Zombie Psychology: Bad Ideas That Simply Refuse to Die
At the risk of reopening a can of worms, Jerry Coyne’s recent post I think helps clarify why he dislikes the field of evolutionary psychology so much.
Coyne is responding to someone he refers to as a “lurker” on his blog who asked him to give an example of a an evolutionary psychology study he (Coyne) thought was good. I of course applaud Coyne for taking the time to do this. I think that it’s a very useful way to try to move forward.
What can we learn about Coyne’s choice of a “good” paper in evolutionary psychology? It is a paper published in The New England Journal of Medicine in 2004 by two medical doctors, William Reiner and John Gearhart. Briefly, the paper reports an investigation of genetically XY babies with a particular disorder that affects the genitals. The babies are surgically made female and raised as female. This study (N=16) asked the question of whether these individuals – genetically male but raised as females, with vaginas rather than penises – identified as males or females when they got older. Briefly, many of the subjects self-identified as males.
One could quibble about the identification of a study with a small N, in which double blinding is impossible, and so on, but I think that would miss the point, except insofar as it illustrates that Coyne doesn’t object to studies on these grounds per se, but simply applies these criticisms when he dislikes research for some other reason.
The important point is that I think that there is a lot of information in this choice. Obviously, it’s interesting that he doesn’t select a study conducted by people who self-identify as evolutionary psychologists, or is published in an evolutionary psychology journal. He passes over Joe Henrich’s award-winning work, to take just one example.
My sense is that he sees this work as distinguishing whether gender identity is “biological/genetic” as opposed to “cultural/learned.” You can see Coyne’s views on this when he writes: “The results show that, to a large extent, the roots of gender-specific behavior are biologically rather than socially based, and are present at birth,” drawing the biology/culture distinction, which evolutionary psychologists explicitly reject. (See below.) (Coyne mentions that he got into this work because Pinker referred to it in The Blank Slate. Pinker concludes from this and related work that the hypothesis that “boys and girls are born identical except for their genitalia” is “not looking good,” a claim about the origin of variation between the sexes.)
From his choice, then, one might infer that Coyne thinks evolutionary psychology is about showing that traits are “genetic” or “innate” as opposed to “learned,” a very common misconception among people unfamiliar with the field.
Another way to see why he objects to the field is his view of ultimate explanations in evolutionary psychology. He writes that what he likes about this particular study in JAMA is that is “comprises a simple test of a simple hypothesis, and does not involve telling tortuous adaptive “stories” to rationalize the results.” I don’t know what he means by “rationalize” there (let alone “tortuous”), but I take it from this that he thinks explanations in the case of humans are preferable if they include only a proximate explanation as opposed to a proximate and ultimate explanation.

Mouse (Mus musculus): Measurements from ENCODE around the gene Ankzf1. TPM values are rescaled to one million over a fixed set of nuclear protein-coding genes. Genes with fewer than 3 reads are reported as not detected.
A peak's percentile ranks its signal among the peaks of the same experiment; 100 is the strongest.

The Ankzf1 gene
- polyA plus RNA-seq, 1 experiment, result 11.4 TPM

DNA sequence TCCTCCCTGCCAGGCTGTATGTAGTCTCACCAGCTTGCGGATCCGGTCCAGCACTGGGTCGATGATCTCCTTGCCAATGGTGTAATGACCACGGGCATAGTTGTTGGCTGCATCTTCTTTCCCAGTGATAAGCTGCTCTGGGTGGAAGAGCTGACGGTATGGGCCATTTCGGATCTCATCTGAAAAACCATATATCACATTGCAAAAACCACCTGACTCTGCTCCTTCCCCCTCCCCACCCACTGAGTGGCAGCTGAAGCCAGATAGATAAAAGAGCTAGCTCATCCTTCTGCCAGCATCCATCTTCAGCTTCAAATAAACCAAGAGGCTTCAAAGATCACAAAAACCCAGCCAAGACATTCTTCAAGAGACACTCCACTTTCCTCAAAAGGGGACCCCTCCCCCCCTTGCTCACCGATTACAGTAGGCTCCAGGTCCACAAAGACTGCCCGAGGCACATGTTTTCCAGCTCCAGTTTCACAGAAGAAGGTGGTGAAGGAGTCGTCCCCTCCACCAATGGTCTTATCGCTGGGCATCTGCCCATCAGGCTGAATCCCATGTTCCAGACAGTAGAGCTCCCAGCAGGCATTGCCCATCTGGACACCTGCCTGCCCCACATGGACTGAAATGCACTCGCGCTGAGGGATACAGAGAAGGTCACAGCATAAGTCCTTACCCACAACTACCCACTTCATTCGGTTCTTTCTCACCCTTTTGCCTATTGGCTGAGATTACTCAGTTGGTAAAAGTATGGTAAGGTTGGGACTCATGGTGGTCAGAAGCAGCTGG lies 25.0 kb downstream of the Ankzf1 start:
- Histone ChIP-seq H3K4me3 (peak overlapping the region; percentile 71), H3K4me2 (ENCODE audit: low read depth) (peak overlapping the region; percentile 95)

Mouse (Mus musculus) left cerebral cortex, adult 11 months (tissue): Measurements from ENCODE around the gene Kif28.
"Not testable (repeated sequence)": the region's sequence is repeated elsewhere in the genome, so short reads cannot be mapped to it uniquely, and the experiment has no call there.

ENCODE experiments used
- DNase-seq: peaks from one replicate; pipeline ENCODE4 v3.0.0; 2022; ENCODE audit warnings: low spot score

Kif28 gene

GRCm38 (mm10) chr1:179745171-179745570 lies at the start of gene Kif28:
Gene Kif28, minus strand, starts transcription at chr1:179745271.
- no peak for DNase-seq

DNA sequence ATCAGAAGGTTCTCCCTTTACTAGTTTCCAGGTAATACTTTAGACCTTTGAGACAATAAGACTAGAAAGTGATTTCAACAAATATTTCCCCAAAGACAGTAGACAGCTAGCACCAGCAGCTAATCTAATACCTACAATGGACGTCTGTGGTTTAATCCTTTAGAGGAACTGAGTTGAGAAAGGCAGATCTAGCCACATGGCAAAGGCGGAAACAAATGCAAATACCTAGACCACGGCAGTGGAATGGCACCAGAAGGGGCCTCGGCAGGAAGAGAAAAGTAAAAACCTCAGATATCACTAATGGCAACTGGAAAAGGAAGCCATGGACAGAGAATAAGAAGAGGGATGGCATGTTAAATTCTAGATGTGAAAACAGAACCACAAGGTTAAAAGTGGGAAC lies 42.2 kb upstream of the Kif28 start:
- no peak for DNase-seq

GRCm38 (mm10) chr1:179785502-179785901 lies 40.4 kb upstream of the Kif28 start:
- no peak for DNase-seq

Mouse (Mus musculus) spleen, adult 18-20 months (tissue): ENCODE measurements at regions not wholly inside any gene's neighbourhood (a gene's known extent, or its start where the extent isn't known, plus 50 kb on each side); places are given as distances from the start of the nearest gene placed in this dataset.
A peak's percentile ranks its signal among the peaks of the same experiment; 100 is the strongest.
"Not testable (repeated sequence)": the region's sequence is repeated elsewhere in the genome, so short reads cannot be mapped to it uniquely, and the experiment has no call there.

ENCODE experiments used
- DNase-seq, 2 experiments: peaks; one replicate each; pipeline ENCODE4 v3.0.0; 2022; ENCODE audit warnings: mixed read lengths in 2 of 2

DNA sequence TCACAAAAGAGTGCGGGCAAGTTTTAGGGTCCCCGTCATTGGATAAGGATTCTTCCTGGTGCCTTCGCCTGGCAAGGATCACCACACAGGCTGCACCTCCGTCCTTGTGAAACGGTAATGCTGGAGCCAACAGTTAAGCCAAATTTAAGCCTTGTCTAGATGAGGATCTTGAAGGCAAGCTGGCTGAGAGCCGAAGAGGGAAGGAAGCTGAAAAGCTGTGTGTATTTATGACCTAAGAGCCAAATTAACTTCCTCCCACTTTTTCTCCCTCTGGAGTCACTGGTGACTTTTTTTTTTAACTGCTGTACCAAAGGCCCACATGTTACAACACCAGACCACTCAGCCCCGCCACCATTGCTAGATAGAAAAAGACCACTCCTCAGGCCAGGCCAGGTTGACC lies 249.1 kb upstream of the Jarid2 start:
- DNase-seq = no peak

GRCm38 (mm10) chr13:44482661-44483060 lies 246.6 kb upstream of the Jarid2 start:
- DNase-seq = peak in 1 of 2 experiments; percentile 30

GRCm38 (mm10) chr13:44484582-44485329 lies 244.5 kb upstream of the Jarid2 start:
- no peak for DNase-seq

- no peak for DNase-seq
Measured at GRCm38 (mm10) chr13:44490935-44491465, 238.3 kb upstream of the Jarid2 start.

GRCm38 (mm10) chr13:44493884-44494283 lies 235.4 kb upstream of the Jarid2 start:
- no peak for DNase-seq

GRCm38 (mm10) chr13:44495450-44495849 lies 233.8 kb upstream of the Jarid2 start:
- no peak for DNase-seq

So it seems to me that this choice is very helpful in illustrating the origin of his irritation with the field. He thinks, I infer, that the agenda of evolutionary psychology is to claim that human behavior is innate, fixed, genetic and biological rather than learned, flexible, and cultural. A sensible person who thought this, and observed human variation, would quite reasonably conclude that there are problems with the field. Of course, this gets the commitments of the field wrong, which is why these conversations recur with regularity. Similarly, it’s true that the field commits to the value of both proximate and ultimate explanations, just as evolutionary biology does. Of course if he thinks that ultimate explanations are a liability rather than an asset, he finds the field that much worse.
Future conversations will be limited in their usefulness until we can at least agree on what it is that we disagree about. While (many) evolutionary psychologists think the productive axis of debate is the specificity of cognitive mechanisms, interlocutors such as Coyne still seem to want to have the debate about nature versus nurture. True, that’s not the only issue. There remains the question of why he thinks that an adaptationist analysis and ultimate explanations are useful for seahorses but unwanted “stories” for humans, but my sense is that the first order of business is to agree about the axis of debate.
And, maybe just for completeness, here is a passage on this issue from Cosmides and Tooby in their online primer:
Debates about the “relative contribution” during development of “nature” and “nurture” have been among the most contentious in psychology. The premises that underlie these debates are flawed, yet they are so deeply entrenched that many people have difficulty seeing that there are other ways to think about these issues.
Evolutionary psychology is not just another swing of the nature/nurture pendulum. A defining characteristic of the field is the explicit rejection of the usual nature/nurture dichotomies — instinct vs. reasoning, innate vs. learned, biological vs. cultural. What effect the environment will have on an organism depends critically on the details of its evolved cognitive architecture. For this reason, coherent “environmentalist” theories of human behavior all make “nativist” claims about the exact form of our evolved psychological mechanisms. For an EP, the real scientific issues concern the design, nature, and number of these evolved mechanisms, not “biology versus culture” or other malformed oppositions.